Wednesday, May 22, 2013
Legislative bill would allow police to confiscate guns from mentally troubled
Both the House and Senate have passed it. The bill awaits a signature from Rick Perry.
AUSTIN Police would have new authority to take firearms away from Texans who are in a mental crisis under a bill the House approved on Tuesday that is now headed to Gov. Rick Perry's desk.
Senate Bill 1189, by state Sen. Joan Huffman, R-Southside Place, would allow police to confiscate guns from people who are experiencing a mental health crisis if they determine the person is a danger to themselves or others. The change is one of many suggested in a report last year by Texas Appleseed, a nonprofit advocacy organization, that called on lawmakers to replace the existing mental health code with one that reflects modern mental health needs.
The current mental health code was last fully revised in 1985. Lawmakers did not attempt a wholesale revision of the code this year, but they did add a significant amount of new funding — about $259 million — for mental health services in the 2014-15 budget and have proposed some modifications to address public safety concerns.
In an interview earlier this year, Lt. Michael Lee of the Houston Police Department said the law should spell out what authority officers have in situations where someone is experiencing a mental health crisis and there are weapons in close proximity.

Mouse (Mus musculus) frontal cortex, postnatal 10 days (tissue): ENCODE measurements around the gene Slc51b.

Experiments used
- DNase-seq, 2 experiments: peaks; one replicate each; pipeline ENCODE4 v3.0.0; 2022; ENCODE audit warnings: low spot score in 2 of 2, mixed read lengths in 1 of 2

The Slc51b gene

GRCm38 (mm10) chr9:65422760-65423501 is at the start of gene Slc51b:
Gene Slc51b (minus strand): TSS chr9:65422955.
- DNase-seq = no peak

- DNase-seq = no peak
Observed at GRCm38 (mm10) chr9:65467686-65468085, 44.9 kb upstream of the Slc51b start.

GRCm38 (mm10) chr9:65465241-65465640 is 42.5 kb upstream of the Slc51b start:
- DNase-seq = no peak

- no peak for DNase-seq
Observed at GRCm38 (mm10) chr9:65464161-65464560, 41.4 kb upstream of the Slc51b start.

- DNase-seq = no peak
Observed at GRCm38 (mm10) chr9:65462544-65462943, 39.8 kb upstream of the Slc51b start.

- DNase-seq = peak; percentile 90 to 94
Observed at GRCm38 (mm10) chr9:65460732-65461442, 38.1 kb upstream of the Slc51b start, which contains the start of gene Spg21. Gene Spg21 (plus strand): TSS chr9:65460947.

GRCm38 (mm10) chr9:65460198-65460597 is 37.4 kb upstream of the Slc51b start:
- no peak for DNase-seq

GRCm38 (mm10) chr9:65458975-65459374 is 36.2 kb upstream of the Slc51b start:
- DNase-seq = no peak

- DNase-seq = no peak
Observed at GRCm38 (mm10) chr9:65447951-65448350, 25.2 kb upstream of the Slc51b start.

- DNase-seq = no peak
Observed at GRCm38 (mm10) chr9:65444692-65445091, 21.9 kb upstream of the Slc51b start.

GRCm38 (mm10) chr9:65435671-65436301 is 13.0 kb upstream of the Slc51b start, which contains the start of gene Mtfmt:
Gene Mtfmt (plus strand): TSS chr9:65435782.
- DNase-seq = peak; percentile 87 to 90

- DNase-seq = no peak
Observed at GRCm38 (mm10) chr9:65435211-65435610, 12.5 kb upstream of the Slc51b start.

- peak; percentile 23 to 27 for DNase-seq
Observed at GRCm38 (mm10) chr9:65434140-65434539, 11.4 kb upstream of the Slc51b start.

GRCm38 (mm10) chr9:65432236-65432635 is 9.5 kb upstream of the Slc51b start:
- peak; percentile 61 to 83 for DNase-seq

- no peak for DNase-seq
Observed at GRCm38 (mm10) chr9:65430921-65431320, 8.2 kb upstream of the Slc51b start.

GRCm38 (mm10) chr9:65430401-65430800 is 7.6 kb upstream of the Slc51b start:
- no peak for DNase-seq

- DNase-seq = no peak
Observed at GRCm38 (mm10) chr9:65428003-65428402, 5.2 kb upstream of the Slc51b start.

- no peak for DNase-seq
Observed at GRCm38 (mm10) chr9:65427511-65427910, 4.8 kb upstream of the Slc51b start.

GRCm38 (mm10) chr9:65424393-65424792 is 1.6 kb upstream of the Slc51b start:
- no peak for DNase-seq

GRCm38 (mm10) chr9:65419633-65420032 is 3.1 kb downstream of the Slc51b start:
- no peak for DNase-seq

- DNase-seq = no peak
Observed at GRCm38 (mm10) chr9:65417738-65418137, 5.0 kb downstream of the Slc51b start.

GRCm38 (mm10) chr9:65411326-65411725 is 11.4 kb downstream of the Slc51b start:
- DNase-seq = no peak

"It should direct police officers what to do with firearms," he said, adding that law enforcement also needed direction about what to do with weapons once they take them. "Now that we put it in our property rooms, what do we do with that weapon? How do we get it back to that person in a safe manner?"
SB 1189 specifically authorizes police to take weapons and sets up a procedure for returning them to the owner safely. It allows police to investigate whether the person was court ordered to receive inpatient psychiatric treatment, in which case federal law would prohibit them from possessing a firearm.
With final approval in the House in a 145-1 vote, the measure goes to Perry, who can sign the bill, veto it or allow it to become law without his signature.
Pegasus News Content partner - The Texas Tribune